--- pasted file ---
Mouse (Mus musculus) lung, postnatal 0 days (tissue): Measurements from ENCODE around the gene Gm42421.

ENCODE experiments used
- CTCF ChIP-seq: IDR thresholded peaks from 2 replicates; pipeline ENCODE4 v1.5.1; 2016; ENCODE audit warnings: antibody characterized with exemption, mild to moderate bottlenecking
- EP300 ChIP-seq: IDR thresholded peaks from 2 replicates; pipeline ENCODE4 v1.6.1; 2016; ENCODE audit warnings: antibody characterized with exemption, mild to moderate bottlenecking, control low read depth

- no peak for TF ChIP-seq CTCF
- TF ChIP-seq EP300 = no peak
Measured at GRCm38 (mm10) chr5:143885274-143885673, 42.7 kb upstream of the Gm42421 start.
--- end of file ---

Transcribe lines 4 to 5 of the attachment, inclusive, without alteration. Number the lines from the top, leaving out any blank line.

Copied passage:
- EP300 ChIP-seq: IDR thresholded peaks from 2 replicates; pipeline ENCODE4 v1.6.1; 2016; ENCODE audit warnings: antibody characterized with exemption, mild to moderate bottlenecking, control low read depth

- no peak for TF ChIP-seq CTCF